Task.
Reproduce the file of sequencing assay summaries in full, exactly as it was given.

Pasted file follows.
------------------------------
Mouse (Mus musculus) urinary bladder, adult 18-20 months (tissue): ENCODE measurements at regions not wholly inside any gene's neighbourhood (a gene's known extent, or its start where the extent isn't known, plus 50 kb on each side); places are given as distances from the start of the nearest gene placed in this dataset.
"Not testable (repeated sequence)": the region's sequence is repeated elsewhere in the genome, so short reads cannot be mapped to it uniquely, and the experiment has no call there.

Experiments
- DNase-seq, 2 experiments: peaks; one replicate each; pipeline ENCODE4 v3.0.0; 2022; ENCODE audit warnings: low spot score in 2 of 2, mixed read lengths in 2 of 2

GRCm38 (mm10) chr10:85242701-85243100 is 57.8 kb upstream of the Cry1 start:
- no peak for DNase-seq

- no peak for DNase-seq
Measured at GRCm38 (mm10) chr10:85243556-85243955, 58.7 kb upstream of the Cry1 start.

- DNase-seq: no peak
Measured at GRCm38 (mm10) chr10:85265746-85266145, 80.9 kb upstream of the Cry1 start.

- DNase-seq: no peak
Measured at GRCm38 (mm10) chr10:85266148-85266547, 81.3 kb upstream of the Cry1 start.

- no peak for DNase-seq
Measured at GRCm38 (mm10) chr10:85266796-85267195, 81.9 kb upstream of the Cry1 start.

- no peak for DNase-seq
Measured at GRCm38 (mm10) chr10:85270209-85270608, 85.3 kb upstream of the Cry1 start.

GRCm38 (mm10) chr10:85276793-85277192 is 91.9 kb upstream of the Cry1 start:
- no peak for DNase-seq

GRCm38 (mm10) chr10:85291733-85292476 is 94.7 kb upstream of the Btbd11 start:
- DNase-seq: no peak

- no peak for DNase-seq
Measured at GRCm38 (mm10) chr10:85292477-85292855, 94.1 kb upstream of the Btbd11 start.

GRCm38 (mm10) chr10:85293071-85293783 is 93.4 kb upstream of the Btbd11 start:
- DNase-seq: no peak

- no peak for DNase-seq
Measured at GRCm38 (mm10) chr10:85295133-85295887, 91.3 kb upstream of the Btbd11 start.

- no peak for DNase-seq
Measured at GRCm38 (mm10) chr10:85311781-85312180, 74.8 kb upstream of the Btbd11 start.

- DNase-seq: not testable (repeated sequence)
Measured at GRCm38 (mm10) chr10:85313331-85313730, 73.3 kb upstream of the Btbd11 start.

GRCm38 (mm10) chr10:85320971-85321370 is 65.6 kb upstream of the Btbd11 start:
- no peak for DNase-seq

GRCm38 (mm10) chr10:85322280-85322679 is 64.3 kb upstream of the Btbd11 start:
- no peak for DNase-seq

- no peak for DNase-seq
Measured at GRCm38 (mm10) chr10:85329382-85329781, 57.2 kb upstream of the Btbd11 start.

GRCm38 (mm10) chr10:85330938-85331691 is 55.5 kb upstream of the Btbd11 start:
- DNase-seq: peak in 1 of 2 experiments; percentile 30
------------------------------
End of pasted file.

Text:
Mouse (Mus musculus) urinary bladder, adult 18-20 months (tissue): ENCODE measurements at regions not wholly inside any gene's neighbourhood (a gene's known extent, or its start where the extent isn't known, plus 50 kb on each side); places are given as distances from the start of the nearest gene placed in this dataset.
"Not testable (repeated sequence)": the region's sequence is repeated elsewhere in the genome, so short reads cannot be mapped to it uniquely, and the experiment has no call there.

Experiments
- DNase-seq, 2 experiments: peaks; one replicate each; pipeline ENCODE4 v3.0.0; 2022; ENCODE audit warnings: low spot score in 2 of 2, mixed read lengths in 2 of 2

GRCm38 (mm10) chr10:85242701-85243100 is 57.8 kb upstream of the Cry1 start:
- no peak for DNase-seq

- no peak for DNase-seq
Measured at GRCm38 (mm10) chr10:85243556-85243955, 58.7 kb upstream of the Cry1 start.

- DNase-seq: no peak
Measured at GRCm38 (mm10) chr10:85265746-85266145, 80.9 kb upstream of the Cry1 start.

- DNase-seq: no peak
Measured at GRCm38 (mm10) chr10:85266148-85266547, 81.3 kb upstream of the Cry1 start.

- no peak for DNase-seq
Measured at GRCm38 (mm10) chr10:85266796-85267195, 81.9 kb upstream of the Cry1 start.

- no peak for DNase-seq
Measured at GRCm38 (mm10) chr10:85270209-85270608, 85.3 kb upstream of the Cry1 start.

GRCm38 (mm10) chr10:85276793-85277192 is 91.9 kb upstream of the Cry1 start:
- no peak for DNase-seq

GRCm38 (mm10) chr10:85291733-85292476 is 94.7 kb upstream of the Btbd11 start:
- DNase-seq: no peak

- no peak for DNase-seq
Measured at GRCm38 (mm10) chr10:85292477-85292855, 94.1 kb upstream of the Btbd11 start.

GRCm38 (mm10) chr10:85293071-85293783 is 93.4 kb upstream of the Btbd11 start:
- DNase-seq: no peak

- no peak for DNase-seq
Measured at GRCm38 (mm10) chr10:85295133-85295887, 91.3 kb upstream of the Btbd11 start.

- no peak for DNase-seq
Measured at GRCm38 (mm10) chr10:85311781-85312180, 74.8 kb upstream of the Btbd11 start.

- DNase-seq: not testable (repeated sequence)
Measured at GRCm38 (mm10) chr10:85313331-85313730, 73.3 kb upstream of the Btbd11 start.

GRCm38 (mm10) chr10:85320971-85321370 is 65.6 kb upstream of the Btbd11 start:
- no peak for DNase-seq

GRCm38 (mm10) chr10:85322280-85322679 is 64.3 kb upstream of the Btbd11 start:
- no peak for DNase-seq

- no peak for DNase-seq
Measured at GRCm38 (mm10) chr10:85329382-85329781, 57.2 kb upstream of the Btbd11 start.

GRCm38 (mm10) chr10:85330938-85331691 is 55.5 kb upstream of the Btbd11 start:
- DNase-seq: peak in 1 of 2 experiments; percentile 30